By Sam McIvor, Beef + Lamb NZ
We know there is confusion and some concern over the government’s proposed changes to the Emissions Trading Scheme.
It’s a complicated issue and Beef + Lamb New Zealand (BLNZ) has spent a lot of time examining the options and discussing this topic with our farmers and Farmer Council. It was pleasing that nearly 200 farmers filled in our recent survey on the proposed changes, which will inform our submission.
I want to clarify that BLNZ is not anti-forestry and sees huge opportunities for the integration of trees on farms. However, like many farmers and communities, we are concerned about the scale and pace of whole farms that have been sold recently to convert into forestry, which has been driven by the carbon price.
NZ is one of only two countries that allows 100% carbon forestry offsetting, and we have seen a major increase in the amount of offsetting in recent years.
All other countries have limits, and many prioritise the recognition of native vegetation sequestration over plantation forestry.
Many New Zealanders don’t realise just how far our country is out of whack with the rest of the world. It’s just us and Kazakhstan that allow 100% offsetting.
Fossil fuel emitters have an unbridled ability to offset all their emissions just by planting trees. This diminishes the incentive to reduce their emissions at source.
There are currently no policies to control how much offsetting can occur.
There are many farmers either already capturing or interested in the potential financial opportunities for integrating trees within their farming operation, entering the ETS and getting carbon revenue.
Some of our Māori levy payers see forestry/carbon revenue as a significant opportunity for income on land that they have been constrained in developing either by legislative or financial limitations. Understandably they are concerned about the impact the proposed changes could have on their income.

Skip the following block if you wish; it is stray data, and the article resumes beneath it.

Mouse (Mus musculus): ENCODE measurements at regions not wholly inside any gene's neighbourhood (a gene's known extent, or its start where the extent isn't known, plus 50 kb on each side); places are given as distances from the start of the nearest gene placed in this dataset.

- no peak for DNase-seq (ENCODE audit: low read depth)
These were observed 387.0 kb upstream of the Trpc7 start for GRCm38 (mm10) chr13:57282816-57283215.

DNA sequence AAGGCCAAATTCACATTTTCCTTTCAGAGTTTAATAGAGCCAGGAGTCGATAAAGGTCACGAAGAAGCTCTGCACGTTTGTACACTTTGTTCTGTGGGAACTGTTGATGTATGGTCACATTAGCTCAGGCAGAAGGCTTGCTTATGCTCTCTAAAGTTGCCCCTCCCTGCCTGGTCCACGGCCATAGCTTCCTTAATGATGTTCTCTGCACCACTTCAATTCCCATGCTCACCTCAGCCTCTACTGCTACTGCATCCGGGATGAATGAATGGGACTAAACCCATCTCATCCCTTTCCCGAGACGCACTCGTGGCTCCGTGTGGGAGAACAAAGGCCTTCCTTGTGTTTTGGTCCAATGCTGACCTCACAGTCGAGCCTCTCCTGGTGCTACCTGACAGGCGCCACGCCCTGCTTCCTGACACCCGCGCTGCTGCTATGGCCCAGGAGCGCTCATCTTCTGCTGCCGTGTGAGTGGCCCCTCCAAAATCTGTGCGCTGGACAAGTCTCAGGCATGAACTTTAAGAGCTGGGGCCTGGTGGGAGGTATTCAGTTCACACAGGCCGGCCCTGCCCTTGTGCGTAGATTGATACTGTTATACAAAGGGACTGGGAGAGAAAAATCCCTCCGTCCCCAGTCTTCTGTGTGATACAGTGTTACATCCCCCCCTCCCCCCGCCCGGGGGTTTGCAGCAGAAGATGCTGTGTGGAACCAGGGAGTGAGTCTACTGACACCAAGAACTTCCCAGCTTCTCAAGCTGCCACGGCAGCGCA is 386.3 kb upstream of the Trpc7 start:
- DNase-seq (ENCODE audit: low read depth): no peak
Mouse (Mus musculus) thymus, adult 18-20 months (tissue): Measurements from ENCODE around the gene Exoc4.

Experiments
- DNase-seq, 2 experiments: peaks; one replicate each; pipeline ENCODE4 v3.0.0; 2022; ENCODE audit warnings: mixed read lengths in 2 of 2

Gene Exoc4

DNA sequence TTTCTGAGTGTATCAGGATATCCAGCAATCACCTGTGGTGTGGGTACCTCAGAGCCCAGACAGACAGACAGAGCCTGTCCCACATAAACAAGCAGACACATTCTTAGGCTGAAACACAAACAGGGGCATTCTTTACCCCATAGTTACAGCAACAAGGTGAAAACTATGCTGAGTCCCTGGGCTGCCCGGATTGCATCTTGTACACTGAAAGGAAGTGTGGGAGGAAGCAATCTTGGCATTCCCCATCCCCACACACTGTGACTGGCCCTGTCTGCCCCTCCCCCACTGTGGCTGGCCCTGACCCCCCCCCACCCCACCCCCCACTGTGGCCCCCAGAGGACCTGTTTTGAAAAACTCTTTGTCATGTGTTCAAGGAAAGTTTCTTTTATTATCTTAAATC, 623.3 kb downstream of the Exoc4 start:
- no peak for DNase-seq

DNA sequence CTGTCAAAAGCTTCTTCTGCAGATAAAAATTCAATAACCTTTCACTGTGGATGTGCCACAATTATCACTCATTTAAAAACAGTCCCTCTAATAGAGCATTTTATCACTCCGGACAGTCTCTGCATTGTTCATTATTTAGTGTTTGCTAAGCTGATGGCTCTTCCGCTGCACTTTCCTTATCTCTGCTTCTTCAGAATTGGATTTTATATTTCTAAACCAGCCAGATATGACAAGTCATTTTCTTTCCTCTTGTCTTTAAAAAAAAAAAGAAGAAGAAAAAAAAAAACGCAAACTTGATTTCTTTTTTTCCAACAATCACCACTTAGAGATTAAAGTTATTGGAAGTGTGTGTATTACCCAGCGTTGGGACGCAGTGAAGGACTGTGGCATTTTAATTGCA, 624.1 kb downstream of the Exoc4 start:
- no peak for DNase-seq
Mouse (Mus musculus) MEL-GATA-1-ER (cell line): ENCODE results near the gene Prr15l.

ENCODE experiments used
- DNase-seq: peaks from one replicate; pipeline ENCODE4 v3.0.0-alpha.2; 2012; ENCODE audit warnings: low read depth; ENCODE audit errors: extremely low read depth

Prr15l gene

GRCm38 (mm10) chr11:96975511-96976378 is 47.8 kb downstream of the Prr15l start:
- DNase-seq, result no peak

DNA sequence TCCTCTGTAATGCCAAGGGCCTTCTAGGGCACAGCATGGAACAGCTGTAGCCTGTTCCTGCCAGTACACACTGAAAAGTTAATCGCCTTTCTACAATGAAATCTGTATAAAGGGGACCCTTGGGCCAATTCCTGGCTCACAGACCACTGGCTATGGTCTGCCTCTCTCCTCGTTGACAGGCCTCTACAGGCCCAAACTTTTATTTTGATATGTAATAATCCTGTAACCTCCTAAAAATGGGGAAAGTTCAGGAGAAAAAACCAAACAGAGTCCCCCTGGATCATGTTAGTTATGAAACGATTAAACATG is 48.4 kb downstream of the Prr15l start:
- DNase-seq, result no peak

The policy challenge is this – how can we find the right balance between avoiding the potential decimation of some rural communities through wholesale land use change while at the same time providing the carbon revenue opportunity for our farmers?
On one hand the carbon-induced high farm sale prices have provided a great opportunity for farmers choosing to exit the industry. On the other hand these same high prices have provided a significant challenge for young farmers wanting to enter the industry.
The climate change commission has suggested about 50,000ha a year of new planting is required to meet the Zero Carbon Bill’s objectives. From 2017 to 2021 more than 175,000ha of whole farms were sold out of sheep and beef land destined for forestry. (Note that this excludes what has been happening within farms and, in some cases, whole Māori-owned farm conversions).
BLNZ’s Economic Service calculations show this would be a loss of about 1 million stock units and $218 million per year in export revenue or $3.2 billion in lost export revenue after 15 years.
As I’ve already noted, this is an incredibly complex policy area, and we acknowledge the arguments on both sides. As we engage in the process on behalf of sheep and beef farmers, we will be seeking to ensure we find the right balance.
All of the options provided by the government allow for offsetting, but conditions to manage the amount going forward must be put in place.
The clear message that we’re getting, even from farmers who want to take up carbon opportunities, is that they are concerned about the future of their communities and permanent exotic carbon forests.
History has shown that farmers and communities are good at finding answers to challenges, and particularly good at observing and learning from what hasn’t worked in the past.
We need to take the time to ensure we get NZ’s policy settings right to address climate change without gutting our rural communities.